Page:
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World scrap metal market is "buoyant"

The world market for scrap steel appears buoyant and looks set for further increase according to speakers at the British Metal Recycling Association’s (BMRAs) annual meeting.

It was noted that electric arc furnace steelmaking- the main market for ferrous scrap- has been growing at around 5% per annum over the past ten years and in 2005 world production topped 360 million tonnes. This figure represents 32% of global steel output.

Iron and Steel Statistics Bureau operation director Steve Mackrell said: “2006 could be a record year, with UK exports higher than the record 7.2 million tonnes exported in 2003.”

While the UK is currently the fifth largest exporting country for ferrous scrap, behind the USA, Russia, Japan and Germany, non-ferrous metals are also experiencing heady times.

Suggesting that recent trading had possibly seen the best five months in non-ferrous scrap history, Mountstar Metal Corporation managing director Michael Oppenheimer said: “While India has been a very important market for some years now, it is Chinese demand that is supporting the high volumes we are experiencing at present.”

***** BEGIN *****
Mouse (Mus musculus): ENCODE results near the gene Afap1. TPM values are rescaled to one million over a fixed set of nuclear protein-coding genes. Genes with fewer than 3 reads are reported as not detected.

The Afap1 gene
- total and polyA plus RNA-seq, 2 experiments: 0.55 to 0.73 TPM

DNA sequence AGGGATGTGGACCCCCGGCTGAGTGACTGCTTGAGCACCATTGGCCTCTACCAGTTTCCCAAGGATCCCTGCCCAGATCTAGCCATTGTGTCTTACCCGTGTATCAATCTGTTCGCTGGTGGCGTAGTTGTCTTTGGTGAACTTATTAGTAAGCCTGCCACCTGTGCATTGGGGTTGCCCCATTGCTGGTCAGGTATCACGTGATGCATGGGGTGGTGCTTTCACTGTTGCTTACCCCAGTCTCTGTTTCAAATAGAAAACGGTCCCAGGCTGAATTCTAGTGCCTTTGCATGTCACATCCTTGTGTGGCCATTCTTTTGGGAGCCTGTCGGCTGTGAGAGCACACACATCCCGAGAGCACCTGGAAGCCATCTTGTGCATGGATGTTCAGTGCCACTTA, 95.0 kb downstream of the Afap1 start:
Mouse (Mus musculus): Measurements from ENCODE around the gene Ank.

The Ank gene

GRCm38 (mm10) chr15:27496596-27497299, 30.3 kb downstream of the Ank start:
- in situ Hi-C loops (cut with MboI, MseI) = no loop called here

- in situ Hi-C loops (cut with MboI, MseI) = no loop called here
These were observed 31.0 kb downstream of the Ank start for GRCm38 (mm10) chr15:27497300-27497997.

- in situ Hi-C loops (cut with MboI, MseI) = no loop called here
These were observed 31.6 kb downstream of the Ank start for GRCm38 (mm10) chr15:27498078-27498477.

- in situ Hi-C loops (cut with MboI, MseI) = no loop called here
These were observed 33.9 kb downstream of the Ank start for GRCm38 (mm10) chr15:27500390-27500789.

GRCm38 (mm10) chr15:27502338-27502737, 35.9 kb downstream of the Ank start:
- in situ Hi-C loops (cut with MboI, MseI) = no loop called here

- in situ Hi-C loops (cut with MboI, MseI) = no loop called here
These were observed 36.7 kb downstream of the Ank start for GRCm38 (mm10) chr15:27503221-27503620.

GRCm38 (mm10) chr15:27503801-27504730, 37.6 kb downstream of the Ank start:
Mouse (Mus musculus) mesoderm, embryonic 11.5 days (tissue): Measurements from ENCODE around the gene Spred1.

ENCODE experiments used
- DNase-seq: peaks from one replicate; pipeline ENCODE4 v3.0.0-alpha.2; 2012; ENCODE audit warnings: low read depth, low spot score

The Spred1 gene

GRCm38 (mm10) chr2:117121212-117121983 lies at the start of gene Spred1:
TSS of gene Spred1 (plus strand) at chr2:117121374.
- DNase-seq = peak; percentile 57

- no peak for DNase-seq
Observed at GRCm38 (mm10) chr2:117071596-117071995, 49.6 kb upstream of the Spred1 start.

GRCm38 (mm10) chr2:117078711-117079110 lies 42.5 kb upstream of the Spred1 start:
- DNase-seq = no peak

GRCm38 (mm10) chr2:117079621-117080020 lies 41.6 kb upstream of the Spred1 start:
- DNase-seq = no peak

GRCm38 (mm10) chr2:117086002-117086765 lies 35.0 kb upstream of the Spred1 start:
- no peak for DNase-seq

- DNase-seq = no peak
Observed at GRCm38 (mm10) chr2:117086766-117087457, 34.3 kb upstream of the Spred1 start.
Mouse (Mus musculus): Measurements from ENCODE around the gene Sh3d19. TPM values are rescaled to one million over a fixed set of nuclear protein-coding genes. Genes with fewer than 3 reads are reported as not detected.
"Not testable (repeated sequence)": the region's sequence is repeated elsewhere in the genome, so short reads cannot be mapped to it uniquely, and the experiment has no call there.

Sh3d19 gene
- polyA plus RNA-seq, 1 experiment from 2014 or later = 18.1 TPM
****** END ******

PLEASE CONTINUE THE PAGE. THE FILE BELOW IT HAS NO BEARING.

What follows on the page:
BMRA director general Lindsay Millington said: “Market prospects are looking good for our industry. But buoyant markets can also bring problems. Credit insurance limits are not keeping pace with higher prices; while increased cash handling means our members have greater exposure to currency fluctuations.

“The recent Bureau of International Recycling conference in Beijing indicated that these are worldwide problems, restricting the volumes that traders can handle, at a time when purchasing volumes are at record level.”

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